Camera shake means that during the exposure the camera moved. This movement can be very small and still create blurry images. There are four main causes of camera shake.
Holding the Camera Incorrectly
Camera shake can be reduced by holding your camera correctly. Whether you use a point-and-shoot or SLR camera, this hold is basically the same.
- Hold the camera close to your body
- Tuck your elbows in against the side of your body
- Keep a firm but relaxed grip on the camera
- Stand with your legs approximately a shoulder-width apart
Common Technique Errors
There are some common mistakes during shooting that can increase camera shake. Avoid these common errors and your images will be much clearer.
- Stabbing the shutter release button instead of pressing it
- Moving the camera from you eye quickly after a shot instead of holding it at your eye a moment after the shutter is complete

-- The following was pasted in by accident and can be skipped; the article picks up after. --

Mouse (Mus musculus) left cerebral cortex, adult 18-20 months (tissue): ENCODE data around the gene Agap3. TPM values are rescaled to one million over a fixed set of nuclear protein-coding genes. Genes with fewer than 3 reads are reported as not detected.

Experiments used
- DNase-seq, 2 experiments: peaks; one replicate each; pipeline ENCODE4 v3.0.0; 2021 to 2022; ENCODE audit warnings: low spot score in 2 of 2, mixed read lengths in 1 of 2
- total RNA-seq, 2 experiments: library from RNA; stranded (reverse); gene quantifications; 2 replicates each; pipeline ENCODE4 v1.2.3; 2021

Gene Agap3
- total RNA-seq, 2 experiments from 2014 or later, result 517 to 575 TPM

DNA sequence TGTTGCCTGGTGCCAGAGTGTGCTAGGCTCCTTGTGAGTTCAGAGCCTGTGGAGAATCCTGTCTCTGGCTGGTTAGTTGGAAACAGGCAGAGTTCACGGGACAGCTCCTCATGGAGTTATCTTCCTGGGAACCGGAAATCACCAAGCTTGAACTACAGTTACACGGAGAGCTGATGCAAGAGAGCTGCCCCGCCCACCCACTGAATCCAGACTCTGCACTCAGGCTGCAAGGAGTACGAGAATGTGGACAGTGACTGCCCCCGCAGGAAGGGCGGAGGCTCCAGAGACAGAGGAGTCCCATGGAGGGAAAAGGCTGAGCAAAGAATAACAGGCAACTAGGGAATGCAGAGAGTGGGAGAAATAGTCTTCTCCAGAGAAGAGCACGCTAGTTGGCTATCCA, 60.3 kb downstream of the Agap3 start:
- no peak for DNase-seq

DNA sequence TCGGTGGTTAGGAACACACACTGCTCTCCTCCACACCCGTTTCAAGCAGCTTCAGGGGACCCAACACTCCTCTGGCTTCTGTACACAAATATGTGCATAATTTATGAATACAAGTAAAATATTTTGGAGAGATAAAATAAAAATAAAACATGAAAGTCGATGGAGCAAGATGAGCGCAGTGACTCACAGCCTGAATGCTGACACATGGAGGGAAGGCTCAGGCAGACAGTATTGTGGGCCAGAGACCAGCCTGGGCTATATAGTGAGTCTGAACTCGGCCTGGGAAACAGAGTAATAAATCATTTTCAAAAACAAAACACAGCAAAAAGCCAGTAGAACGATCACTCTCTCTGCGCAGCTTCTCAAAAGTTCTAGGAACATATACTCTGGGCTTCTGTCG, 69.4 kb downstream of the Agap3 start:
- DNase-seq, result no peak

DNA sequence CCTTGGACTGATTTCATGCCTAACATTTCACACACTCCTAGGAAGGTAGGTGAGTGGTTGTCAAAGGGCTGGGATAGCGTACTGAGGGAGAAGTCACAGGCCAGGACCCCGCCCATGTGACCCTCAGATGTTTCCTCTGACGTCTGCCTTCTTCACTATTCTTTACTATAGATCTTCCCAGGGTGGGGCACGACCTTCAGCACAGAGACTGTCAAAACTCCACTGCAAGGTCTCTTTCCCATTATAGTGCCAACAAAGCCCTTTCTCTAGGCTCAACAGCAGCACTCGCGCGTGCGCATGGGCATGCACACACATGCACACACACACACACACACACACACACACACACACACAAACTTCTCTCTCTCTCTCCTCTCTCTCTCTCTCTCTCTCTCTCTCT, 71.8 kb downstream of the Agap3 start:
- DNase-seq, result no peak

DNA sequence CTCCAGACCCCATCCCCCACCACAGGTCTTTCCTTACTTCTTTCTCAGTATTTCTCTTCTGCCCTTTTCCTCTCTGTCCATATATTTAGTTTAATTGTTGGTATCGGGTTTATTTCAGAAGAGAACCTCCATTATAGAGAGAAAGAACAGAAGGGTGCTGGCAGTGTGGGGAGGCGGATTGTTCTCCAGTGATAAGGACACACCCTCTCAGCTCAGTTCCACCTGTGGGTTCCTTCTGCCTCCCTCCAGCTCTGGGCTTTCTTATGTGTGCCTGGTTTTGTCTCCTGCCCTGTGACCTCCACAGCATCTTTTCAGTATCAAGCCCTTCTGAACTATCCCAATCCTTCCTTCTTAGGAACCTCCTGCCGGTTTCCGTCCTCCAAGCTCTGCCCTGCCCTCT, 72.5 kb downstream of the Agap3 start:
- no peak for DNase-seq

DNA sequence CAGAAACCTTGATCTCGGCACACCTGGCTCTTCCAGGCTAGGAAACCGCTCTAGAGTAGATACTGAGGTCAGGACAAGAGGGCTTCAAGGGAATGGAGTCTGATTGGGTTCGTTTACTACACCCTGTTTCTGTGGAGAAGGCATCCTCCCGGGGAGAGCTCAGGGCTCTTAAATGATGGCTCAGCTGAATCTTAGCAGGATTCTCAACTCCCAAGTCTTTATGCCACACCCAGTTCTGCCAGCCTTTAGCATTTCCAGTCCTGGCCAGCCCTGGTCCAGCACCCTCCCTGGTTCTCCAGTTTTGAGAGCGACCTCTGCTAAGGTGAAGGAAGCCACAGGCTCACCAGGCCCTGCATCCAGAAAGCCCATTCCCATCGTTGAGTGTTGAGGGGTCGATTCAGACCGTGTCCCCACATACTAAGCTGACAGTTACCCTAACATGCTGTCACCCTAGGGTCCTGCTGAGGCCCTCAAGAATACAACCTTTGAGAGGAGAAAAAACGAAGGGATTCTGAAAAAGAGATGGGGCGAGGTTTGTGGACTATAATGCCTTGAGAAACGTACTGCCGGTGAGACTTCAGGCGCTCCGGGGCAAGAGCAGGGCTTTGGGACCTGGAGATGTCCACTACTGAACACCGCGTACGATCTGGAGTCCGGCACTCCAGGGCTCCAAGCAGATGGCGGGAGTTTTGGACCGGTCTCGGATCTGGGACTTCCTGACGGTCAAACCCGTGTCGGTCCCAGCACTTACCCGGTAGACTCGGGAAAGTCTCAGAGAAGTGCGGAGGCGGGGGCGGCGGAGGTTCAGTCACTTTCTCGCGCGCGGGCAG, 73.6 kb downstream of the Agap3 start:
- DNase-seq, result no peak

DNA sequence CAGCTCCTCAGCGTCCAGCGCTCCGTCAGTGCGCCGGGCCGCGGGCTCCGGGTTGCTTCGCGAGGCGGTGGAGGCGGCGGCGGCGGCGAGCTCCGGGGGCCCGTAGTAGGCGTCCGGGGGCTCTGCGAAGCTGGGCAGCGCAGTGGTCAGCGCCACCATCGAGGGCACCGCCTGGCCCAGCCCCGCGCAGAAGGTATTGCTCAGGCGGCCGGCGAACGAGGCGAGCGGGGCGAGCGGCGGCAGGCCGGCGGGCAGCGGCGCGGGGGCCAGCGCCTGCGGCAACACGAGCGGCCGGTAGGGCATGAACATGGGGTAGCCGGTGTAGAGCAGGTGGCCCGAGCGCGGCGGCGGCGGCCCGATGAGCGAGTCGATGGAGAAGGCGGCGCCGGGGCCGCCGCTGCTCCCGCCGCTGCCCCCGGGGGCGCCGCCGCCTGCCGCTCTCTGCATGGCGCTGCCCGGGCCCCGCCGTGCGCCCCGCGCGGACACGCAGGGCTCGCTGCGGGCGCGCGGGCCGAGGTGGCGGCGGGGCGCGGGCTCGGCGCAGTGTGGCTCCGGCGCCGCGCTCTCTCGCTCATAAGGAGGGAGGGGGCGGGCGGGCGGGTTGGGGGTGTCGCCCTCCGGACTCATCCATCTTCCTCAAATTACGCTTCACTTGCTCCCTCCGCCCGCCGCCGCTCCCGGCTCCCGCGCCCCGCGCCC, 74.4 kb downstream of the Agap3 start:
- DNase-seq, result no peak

While slow shutter speed is generally necessary in night photography, it is a huge cause of blurry images. Slow shutter speed is generally considered the greater of 1/60 of a second or anything under the focal length of the lens. For example, if you are using a 300mm lens, a shutter speed of 1/300 of a second may still be too slow for a clear image. However, if you are using a 28mm lens, 1/60 of a second is considered slow. Slow shutter speeds are a problem because the human hand is not steady. Large lenses such as 300mm increase the weight on the hand and create shake. Using a high shutter speed decreases the amount of time of the exposure and the amount of shake that can be transferred to the film.
Setting the camera on an unstable support for long exposure times is a very common cause of camera shake. While using a remote release is a great way to reduce shake from support issues, there are some supports that will never be stable.
- Overextended Tripods
- Vehicles That are Running
- Boats and Floating Docks
- A Friend's Back